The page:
Being the father of a teenage daughter is a challenge. Gone are the early days when she would climb onto my lap and we would watch a princess movie for the 935th time. The days when I could buckle her in the passenger seat and drive her to purchase toys and cheap costume jewelry have long since passed. Today her afternoons are filled with school studies, after-school activities, friends, manicures, and a boyfriend. I’ve dropped a bit in the batting order. It’s OK, I understand that. I was probably the same, if not worse, at that age. Nevertheless, I love my job as a dad.
I take solace in the hope that someday soon she’ll understand that all of the advice and experience I have been sharing is true and came from hard-earned, real-life lessons. I also look forward to the day when she’s not embarrassed to go to the movie theatre with her parents again.
My daughter is smart, witty, happy, healthy, and simply gorgeous inside and out. She has a strong moral center (maybe a father’s most hoped-for asset in a daughter). She knows who she is and what she wants. She is a good friend to others and is liked by her peers. If God would have given me a pen and a piece of paper on the day she was born and asked me to write my version of the “perfect daughter,” I wouldn’t have had the nerve to ask for half of what my daughter has become. Anything I could have imagined or hoped for in divining the perfect daughter would have been aiming too low compared to the end result. I am blessed.
In a few weeks she’ll don a cap and gown and be presented with a piece of paper that tells me that this phase of the parenting gig is finished. A few weeks after that she’ll get into her slightly banged up vehicle and take a few closets-full of clothing and her poor driving record off to college where we’ll start the next phase.
It went too fast. Way too fast.
It seems like yesterday that I was waking her from afternoon naps and making her a glass of Ovaltine. She loved drinking Ovaltine. I wasn’t very good at playing with dolls, but she had a pretend kitchen with pots and pans and she and I could cook up some wicked imaginary food. She has an amazing imagination. She doesn’t tap into it like she did in the days before senior math and government class stole her attention and focus. But it’s there and I’m predicting we will see it again, soon.
Not too long ago I was tucking her into bed and making up stories about the misadventures of Fred the Red Frog. Today we are focusing on senior prom and how we are going to feed 50 kids at our house when the forecast calls for an 80% chance of rain. I miss Fred.
I can’t focus on this upcoming prom for thinking of all of the magical moments that have occurred in our family over the past 18 years. Parenting has been an embarrassment of riches for my wife and me. It hasn’t been easy— not by a long shot— and we still have a soon-to-be-14-year old waiting in the wings. But I don’t think I would have written the script any differently.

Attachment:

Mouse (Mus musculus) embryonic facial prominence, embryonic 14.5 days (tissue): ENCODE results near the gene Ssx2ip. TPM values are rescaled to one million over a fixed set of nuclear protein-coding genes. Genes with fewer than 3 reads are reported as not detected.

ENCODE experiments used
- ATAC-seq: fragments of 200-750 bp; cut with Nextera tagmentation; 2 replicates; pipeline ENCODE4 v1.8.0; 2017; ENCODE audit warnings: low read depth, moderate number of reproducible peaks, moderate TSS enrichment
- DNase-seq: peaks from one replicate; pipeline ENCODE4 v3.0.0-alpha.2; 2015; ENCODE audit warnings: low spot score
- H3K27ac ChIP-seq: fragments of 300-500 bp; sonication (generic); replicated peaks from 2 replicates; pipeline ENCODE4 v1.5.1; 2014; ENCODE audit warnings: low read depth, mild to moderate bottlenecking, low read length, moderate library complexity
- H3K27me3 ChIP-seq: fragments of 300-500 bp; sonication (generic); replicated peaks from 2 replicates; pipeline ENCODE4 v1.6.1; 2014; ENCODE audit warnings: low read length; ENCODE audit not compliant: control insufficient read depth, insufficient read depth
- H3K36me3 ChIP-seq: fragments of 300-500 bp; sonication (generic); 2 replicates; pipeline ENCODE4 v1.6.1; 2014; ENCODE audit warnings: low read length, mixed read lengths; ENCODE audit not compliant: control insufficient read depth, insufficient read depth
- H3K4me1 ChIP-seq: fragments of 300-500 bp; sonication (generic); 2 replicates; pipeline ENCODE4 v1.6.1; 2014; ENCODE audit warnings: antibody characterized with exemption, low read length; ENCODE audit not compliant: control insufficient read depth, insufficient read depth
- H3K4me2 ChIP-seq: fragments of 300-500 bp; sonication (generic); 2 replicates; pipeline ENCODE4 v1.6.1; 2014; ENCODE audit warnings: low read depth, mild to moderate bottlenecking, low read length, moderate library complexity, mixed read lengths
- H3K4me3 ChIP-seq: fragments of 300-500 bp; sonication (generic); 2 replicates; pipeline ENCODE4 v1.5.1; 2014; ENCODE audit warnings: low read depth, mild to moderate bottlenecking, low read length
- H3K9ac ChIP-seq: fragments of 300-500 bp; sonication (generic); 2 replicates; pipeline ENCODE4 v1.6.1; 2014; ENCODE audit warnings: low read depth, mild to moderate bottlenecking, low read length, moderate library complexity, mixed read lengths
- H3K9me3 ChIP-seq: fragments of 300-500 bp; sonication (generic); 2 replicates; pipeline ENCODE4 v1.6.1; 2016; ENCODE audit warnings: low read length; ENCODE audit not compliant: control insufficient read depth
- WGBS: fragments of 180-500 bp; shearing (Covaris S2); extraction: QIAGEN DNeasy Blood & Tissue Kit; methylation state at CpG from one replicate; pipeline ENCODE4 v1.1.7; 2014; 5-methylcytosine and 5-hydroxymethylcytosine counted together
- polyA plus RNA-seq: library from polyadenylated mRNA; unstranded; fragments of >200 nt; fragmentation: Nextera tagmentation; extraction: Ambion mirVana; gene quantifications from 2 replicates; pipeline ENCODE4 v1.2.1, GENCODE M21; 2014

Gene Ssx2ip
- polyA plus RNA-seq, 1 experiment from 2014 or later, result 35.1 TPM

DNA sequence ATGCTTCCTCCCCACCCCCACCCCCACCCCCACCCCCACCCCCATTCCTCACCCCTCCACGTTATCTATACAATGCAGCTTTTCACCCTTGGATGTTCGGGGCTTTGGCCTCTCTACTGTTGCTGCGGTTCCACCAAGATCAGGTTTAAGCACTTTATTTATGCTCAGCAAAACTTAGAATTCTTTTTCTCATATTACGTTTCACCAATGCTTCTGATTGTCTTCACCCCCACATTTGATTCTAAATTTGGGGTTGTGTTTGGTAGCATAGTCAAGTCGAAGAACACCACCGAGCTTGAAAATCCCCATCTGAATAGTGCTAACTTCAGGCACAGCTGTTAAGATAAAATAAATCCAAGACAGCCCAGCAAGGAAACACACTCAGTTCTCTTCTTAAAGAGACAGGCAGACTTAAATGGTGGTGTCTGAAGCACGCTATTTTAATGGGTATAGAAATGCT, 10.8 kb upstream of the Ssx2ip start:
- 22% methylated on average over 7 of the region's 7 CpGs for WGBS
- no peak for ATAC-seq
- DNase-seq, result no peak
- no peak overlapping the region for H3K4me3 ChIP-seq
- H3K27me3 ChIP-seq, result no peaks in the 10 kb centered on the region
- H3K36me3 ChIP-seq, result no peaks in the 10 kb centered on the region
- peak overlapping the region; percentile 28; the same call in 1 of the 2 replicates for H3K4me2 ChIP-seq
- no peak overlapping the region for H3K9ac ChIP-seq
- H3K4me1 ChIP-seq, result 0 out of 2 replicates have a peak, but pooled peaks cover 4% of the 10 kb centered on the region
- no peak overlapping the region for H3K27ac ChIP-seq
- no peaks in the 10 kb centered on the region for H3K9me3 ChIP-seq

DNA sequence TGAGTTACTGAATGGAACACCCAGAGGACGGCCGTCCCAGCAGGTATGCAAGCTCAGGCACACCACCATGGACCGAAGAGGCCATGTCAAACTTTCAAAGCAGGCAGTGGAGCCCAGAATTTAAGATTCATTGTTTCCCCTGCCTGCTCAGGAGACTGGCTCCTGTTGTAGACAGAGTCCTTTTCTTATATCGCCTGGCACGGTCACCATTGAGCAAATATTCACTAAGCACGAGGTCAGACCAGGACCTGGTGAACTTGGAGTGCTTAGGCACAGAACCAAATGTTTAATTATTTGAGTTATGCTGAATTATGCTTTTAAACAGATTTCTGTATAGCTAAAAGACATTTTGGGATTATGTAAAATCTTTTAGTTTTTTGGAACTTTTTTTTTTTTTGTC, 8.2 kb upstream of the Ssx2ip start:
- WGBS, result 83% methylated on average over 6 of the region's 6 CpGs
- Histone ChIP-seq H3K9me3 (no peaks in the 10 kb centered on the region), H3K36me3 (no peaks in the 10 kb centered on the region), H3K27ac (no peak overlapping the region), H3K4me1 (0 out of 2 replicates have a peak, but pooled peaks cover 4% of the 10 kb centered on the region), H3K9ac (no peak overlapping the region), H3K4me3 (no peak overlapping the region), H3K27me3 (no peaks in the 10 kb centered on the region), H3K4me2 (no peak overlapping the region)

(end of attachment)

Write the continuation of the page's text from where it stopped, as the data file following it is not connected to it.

Most who read this column know that my father died when I was six-years old. I always wanted to be a dad. As early as 15-years old I looked forward to being a father one day. I would have to wait another 20 years for my daughter to be born, but the timing was perfect. I had already spent 10 years opening restaurants and would be able to dedicate the time that was needed to raising a family. I virtually quit working night shifts the day before she was born. It was the best parenting decision I ever made.
I milked every last second out of parenthood, and it still went too fast. I take solace in the fact that some of her most exciting days lie ahead. The freshman-year college experience is singular and nothing quite like it ever happens again in one’s life. I look forward to many days of attending movies with my daughter, and cooking together (this time using real pots and pans), and I especially look forward to seeing the woman that she will become. I can’t help but think that God has many great things planned for her future. I will watch with pride and pray, yet again, that it doesn’t go too fast.
In the trattorias and osterias on the western coast of Sicily the day’s fresh, raw seafood catch is often displayed on ice in the dining room. One picks their specific fish and the server takes to back to the kitchen where it is prepared. There is usually an antipasta display and several vegetable courses served buffet style. Caponata is often among the offerings. Everyone prepares caponata differently. This preparation was inspired by my friend Annagloria, who is a native of Florence, but a lover of all things Sicilian.
1 each Red bell pepper, large diced
1 each Yellow bell pepper, large diced
1 each Large red onion, large diced
1 rib Celery, sliced
¼ cup Green olives, rough chopped
2 TB Capers
¼ cup Pine nuts
¼ cup Raisins
½ cup Extra virgin olive oil
½ cup Red wine vinegar
1 TB Sugar
1 each 28 oz. can whole peeled tomatoes, crushed by hand, with juice
1 tsp Kosher salt
½ tsp Fresh ground black pepper
Preheat oven to 375.
Combine all ingredients in a large mixing bowl.